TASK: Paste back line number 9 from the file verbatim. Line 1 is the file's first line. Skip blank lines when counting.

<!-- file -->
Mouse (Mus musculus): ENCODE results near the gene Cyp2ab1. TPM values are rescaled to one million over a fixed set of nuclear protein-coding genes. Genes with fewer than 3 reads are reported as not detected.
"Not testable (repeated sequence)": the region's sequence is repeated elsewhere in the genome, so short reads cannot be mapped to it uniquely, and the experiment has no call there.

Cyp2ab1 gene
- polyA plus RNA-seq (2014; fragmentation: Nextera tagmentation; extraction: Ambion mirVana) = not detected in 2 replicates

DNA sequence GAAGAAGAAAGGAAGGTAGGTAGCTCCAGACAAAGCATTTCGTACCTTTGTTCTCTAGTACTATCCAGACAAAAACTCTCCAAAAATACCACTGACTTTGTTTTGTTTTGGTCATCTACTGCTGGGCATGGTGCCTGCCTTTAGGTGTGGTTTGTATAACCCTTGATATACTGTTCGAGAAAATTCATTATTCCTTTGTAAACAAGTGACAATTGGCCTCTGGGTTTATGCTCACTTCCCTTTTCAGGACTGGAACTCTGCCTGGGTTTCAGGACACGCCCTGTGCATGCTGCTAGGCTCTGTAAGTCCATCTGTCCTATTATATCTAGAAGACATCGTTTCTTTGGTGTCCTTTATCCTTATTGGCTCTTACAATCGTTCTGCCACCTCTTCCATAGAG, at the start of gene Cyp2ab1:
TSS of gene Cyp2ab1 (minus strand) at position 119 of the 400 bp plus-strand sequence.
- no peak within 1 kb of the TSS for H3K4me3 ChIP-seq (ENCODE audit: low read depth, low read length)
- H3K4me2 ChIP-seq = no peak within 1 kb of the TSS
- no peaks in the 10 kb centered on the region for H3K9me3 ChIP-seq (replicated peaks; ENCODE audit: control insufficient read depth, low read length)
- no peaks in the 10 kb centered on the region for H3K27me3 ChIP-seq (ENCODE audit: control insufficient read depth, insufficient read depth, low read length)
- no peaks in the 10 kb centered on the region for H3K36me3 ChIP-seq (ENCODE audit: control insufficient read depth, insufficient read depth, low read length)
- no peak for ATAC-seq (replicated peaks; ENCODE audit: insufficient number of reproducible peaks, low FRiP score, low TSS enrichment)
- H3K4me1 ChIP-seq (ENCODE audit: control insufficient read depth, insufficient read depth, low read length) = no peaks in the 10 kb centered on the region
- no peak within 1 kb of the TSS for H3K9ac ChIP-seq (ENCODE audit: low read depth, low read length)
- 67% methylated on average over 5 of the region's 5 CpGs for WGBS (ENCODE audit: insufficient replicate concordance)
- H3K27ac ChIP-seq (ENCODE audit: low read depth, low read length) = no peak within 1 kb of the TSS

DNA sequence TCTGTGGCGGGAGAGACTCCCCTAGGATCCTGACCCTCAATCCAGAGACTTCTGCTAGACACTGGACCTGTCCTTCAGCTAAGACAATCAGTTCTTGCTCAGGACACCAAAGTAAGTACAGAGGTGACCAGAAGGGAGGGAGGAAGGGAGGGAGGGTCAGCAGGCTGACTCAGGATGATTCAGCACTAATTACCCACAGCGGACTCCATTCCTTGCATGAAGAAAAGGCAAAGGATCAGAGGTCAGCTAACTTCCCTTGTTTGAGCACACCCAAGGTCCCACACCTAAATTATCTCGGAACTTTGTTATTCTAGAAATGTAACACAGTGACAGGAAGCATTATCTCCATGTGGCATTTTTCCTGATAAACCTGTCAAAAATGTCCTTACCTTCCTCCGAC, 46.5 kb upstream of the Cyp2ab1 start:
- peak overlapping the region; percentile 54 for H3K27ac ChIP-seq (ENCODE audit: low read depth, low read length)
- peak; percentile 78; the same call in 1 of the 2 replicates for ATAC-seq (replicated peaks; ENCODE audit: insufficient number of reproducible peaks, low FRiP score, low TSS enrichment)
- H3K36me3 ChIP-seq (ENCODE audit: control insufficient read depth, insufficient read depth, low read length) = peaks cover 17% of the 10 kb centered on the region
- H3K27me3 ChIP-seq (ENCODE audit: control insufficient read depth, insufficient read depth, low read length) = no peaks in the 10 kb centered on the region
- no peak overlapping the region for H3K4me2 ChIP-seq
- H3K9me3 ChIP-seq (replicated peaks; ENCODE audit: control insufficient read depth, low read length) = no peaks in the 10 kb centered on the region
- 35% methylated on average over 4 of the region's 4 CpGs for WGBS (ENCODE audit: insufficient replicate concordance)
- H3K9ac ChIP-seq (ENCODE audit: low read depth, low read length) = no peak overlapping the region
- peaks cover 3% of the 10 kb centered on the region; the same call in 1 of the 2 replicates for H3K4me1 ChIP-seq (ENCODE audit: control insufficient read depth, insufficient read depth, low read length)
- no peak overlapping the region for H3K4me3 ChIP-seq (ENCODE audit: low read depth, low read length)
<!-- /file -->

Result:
- no peaks in the 10 kb centered on the region for H3K9me3 ChIP-seq (replicated peaks; ENCODE audit: control insufficient read depth, low read length)